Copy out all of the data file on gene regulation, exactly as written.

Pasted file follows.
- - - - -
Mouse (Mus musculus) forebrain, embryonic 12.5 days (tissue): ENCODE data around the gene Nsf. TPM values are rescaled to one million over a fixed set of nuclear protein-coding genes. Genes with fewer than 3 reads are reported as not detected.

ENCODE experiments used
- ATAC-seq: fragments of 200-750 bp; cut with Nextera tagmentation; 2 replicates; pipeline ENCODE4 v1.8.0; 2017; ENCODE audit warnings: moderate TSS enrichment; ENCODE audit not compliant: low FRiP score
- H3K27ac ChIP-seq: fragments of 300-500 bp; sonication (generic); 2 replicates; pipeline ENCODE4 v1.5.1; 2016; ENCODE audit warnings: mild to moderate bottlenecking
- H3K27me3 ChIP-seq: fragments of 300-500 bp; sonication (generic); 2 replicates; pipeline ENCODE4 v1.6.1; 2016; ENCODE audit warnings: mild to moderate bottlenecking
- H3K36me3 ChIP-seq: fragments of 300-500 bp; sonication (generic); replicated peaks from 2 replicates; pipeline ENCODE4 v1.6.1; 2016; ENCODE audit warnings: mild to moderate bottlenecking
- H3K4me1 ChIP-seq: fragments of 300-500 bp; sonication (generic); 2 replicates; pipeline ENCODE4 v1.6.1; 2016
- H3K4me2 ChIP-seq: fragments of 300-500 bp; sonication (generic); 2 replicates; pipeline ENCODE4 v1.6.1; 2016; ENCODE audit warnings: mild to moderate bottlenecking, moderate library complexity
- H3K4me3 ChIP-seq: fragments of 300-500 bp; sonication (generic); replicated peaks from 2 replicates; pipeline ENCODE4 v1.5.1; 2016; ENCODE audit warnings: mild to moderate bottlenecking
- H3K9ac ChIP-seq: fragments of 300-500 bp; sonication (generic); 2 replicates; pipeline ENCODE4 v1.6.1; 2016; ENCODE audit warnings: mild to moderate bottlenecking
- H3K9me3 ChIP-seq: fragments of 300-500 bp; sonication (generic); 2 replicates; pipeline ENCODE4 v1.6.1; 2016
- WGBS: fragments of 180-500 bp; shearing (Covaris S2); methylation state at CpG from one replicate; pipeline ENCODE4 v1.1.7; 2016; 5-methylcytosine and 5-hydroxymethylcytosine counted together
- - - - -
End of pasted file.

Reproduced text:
Mouse (Mus musculus) forebrain, embryonic 12.5 days (tissue): ENCODE data around the gene Nsf. TPM values are rescaled to one million over a fixed set of nuclear protein-coding genes. Genes with fewer than 3 reads are reported as not detected.

ENCODE experiments used
- ATAC-seq: fragments of 200-750 bp; cut with Nextera tagmentation; 2 replicates; pipeline ENCODE4 v1.8.0; 2017; ENCODE audit warnings: moderate TSS enrichment; ENCODE audit not compliant: low FRiP score
- H3K27ac ChIP-seq: fragments of 300-500 bp; sonication (generic); 2 replicates; pipeline ENCODE4 v1.5.1; 2016; ENCODE audit warnings: mild to moderate bottlenecking
- H3K27me3 ChIP-seq: fragments of 300-500 bp; sonication (generic); 2 replicates; pipeline ENCODE4 v1.6.1; 2016; ENCODE audit warnings: mild to moderate bottlenecking
- H3K36me3 ChIP-seq: fragments of 300-500 bp; sonication (generic); replicated peaks from 2 replicates; pipeline ENCODE4 v1.6.1; 2016; ENCODE audit warnings: mild to moderate bottlenecking
- H3K4me1 ChIP-seq: fragments of 300-500 bp; sonication (generic); 2 replicates; pipeline ENCODE4 v1.6.1; 2016
- H3K4me2 ChIP-seq: fragments of 300-500 bp; sonication (generic); 2 replicates; pipeline ENCODE4 v1.6.1; 2016; ENCODE audit warnings: mild to moderate bottlenecking, moderate library complexity
- H3K4me3 ChIP-seq: fragments of 300-500 bp; sonication (generic); replicated peaks from 2 replicates; pipeline ENCODE4 v1.5.1; 2016; ENCODE audit warnings: mild to moderate bottlenecking
- H3K9ac ChIP-seq: fragments of 300-500 bp; sonication (generic); 2 replicates; pipeline ENCODE4 v1.6.1; 2016; ENCODE audit warnings: mild to moderate bottlenecking
- H3K9me3 ChIP-seq: fragments of 300-500 bp; sonication (generic); 2 replicates; pipeline ENCODE4 v1.6.1; 2016
- WGBS: fragments of 180-500 bp; shearing (Covaris S2); methylation state at CpG from one replicate; pipeline ENCODE4 v1.1.7; 2016; 5-methylcytosine and 5-hydroxymethylcytosine counted together